Mentioned briefly in “Converting Encounters,” there’s the problem that Arkham Horror’s skills are too simplified to provide the kind of versatile encounters we want for our adventurers. Here, I’m going to talk some more about closing the gap between the two, what kinds of things can be done, and whether encounter cards will still be of any use once adventurers have the run of Arkham.

We have six skills in Arkham Horror, of which five of them can be divided further into specializations. The Speed skill becomes Movement Points, the Sneak skill becomes Evade (largely unnecessary if you ask me), the Fight skill becomes Combat, the Will skill becomes Horror, and Lore becomes Spell checks. Oh, and there’s Luck.

By comparison, Fourth Edition Dungeons & Dragons has seventeen skills for player characters to train (still too many, in my opinion), which include: Acrobatics, Arcana, Athletics, Bluff, Diplomacy, Dungeoneering, Endurance, Heal, History, Insight, Intimidate, Nature, Perception, Religion, Stealth, Streetwise, and Thievery.

To start collapsing these skills into reasonable groups, let’s start with Sneak on the side of AH: Perception and Stealth are often used in conjunction with one another, and Stealth without Perception makes for a really poor thief. Bluff also makes sense, such as when you’re confronted by a shop owner you’re trying to rob.

Speed is more difficult because Dungeons & Dragons has mostly fixed speeds for characters, which translates almost directly into overland movement when traveling long distances. You could argue for both Acrobatics and Athletics, and I’m sure a character’s base speed also effects this to some extent.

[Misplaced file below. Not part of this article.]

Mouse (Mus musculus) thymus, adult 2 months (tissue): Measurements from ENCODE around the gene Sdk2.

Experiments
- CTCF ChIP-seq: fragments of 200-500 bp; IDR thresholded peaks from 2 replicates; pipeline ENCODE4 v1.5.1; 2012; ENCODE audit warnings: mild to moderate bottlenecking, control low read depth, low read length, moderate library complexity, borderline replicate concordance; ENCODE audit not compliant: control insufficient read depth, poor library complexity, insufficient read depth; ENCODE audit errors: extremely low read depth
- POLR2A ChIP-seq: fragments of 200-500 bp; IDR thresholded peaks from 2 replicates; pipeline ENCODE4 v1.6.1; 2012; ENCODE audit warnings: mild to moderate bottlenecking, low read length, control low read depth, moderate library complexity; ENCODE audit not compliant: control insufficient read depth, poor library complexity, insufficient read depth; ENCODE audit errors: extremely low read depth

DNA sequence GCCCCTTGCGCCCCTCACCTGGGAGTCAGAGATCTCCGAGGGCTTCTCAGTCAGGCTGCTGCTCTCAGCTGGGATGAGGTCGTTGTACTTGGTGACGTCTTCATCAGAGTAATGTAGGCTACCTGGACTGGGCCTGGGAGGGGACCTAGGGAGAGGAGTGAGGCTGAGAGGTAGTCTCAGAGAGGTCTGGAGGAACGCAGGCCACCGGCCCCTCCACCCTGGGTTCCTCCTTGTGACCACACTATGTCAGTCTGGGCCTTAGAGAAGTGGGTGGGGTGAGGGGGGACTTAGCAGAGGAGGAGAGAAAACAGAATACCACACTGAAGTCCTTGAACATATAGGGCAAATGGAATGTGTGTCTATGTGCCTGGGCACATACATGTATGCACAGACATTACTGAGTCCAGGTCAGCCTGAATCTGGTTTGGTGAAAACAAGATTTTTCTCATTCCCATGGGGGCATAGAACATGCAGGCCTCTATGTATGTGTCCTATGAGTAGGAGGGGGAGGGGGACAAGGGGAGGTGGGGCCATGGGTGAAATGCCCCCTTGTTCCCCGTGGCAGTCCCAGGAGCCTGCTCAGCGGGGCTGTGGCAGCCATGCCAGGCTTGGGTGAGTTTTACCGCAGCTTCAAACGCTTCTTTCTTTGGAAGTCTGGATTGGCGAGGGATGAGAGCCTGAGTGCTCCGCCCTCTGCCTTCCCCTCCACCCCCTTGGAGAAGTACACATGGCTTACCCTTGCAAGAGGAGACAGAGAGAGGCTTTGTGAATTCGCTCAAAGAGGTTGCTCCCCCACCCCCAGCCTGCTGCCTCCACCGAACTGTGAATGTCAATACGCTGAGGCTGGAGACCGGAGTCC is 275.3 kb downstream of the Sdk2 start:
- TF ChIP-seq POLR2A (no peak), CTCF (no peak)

Fight checks are straightforward, and likely use either Athletics or Endurance. There may be some circumstances where you use other modifiers, like a straight Strength or Constitution bonus, but most times those will be worse than the skills themselves. Any attack rolls probably won’t include weapon proficiency bonuses.

In Arkham Horror, Will feels like a combination of Wisdom- and Charisma-based skills from a D&D perspective. Sometimes Bluff, sometimes Diplomacy, sometimes Intimidate, and occasionally Insight. It’s mostly Charisma-based. But only mostly.

Knowledge checks in Dungeons & Dragons are a cancer. Notice how the knowledge checks don’t really seem to match any skill but Lore? And how there are, like, six of them? That’s because D&D is really attached to “save or suck” dice rolls. It doesn’t offer anything better and still can’t explain why characters don’t just know stuff.

Finally, we get to Luck, which is a tumor comparable to D&D’s knowledge skills. Luck does everything the other skills don’t do, so it’s essential and incomprehensible. The dice are supposed to represent luck, so I really can’t explain why luck is its own stat. To best represent Luck, don’t add training, just ability and equipment.

Sneak (5): Bluff (shared), Perception, Stealth, Streetwise (shared), Thievery, Dexterity, Wisdom

Speed (3): Acrobatics, Athletics (shared), Streetwise (shared), Strength, Dexterity, movement modes (walk, swim, fly), Armor Class, Reflex defense

Fight (2): Athletics (shared), Endurance, Strength, Constitution, Armor Class, Fortitude, attack rolls w/o proficiency bonus

Will (4): Bluff (shared), Diplomacy, Insight (shared), Intimidate, Wisdom, Charisma, Will defense

Lore (7): Arcana, Dungeoneering, Heal, History, Insight (shared), Nature, Religion, Intelligence, Wisdom

Luck (0): Strength, Dexterity, Constitution, Intelligence, Wisdom, Charisma, Armor Class, Fortitude, Reflex, Will defense

So, this is mostly off the top of my head. I’m going to keep plugging away at this idea, and see if I can’t narrow it down a bit more, then fire off some examples of interpreting Arkham Horror encounters as Dungeons & Dragons encounters.

Here’s a really big hint: add more monsters.